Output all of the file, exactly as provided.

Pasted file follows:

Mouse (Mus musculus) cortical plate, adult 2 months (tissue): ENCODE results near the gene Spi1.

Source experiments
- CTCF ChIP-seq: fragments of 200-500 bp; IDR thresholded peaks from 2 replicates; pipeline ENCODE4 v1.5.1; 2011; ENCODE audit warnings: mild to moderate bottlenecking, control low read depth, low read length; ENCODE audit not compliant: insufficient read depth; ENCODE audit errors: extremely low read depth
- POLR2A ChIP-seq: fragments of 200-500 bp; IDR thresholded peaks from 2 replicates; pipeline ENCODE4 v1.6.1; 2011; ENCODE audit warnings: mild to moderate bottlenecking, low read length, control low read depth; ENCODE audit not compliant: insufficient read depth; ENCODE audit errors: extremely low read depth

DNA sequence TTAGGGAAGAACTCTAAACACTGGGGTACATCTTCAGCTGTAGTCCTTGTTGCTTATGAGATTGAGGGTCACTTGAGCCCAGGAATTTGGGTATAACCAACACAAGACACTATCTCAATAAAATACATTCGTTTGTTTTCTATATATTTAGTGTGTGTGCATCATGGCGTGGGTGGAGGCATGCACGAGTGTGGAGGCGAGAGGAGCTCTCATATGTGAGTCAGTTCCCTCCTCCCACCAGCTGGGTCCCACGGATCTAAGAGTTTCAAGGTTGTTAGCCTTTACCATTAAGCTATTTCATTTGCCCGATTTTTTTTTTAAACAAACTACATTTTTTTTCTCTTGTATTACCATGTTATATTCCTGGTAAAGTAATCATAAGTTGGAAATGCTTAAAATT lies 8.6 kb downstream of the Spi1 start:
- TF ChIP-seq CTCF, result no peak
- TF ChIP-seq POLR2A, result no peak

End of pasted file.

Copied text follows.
Mouse (Mus musculus) cortical plate, adult 2 months (tissue): ENCODE results near the gene Spi1.

Source experiments
- CTCF ChIP-seq: fragments of 200-500 bp; IDR thresholded peaks from 2 replicates; pipeline ENCODE4 v1.5.1; 2011; ENCODE audit warnings: mild to moderate bottlenecking, control low read depth, low read length; ENCODE audit not compliant: insufficient read depth; ENCODE audit errors: extremely low read depth
- POLR2A ChIP-seq: fragments of 200-500 bp; IDR thresholded peaks from 2 replicates; pipeline ENCODE4 v1.6.1; 2011; ENCODE audit warnings: mild to moderate bottlenecking, low read length, control low read depth; ENCODE audit not compliant: insufficient read depth; ENCODE audit errors: extremely low read depth

DNA sequence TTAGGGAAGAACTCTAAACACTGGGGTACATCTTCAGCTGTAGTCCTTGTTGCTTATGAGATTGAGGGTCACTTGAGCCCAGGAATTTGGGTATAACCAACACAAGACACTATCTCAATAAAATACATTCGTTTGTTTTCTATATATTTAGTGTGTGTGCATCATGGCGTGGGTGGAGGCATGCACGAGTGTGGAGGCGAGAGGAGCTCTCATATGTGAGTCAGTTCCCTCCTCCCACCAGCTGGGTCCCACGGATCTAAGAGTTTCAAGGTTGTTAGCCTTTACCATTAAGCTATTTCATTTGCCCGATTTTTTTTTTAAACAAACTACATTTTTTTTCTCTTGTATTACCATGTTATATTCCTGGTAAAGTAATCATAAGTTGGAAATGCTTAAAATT lies 8.6 kb downstream of the Spi1 start:
- TF ChIP-seq CTCF, result no peak
- TF ChIP-seq POLR2A, result no peak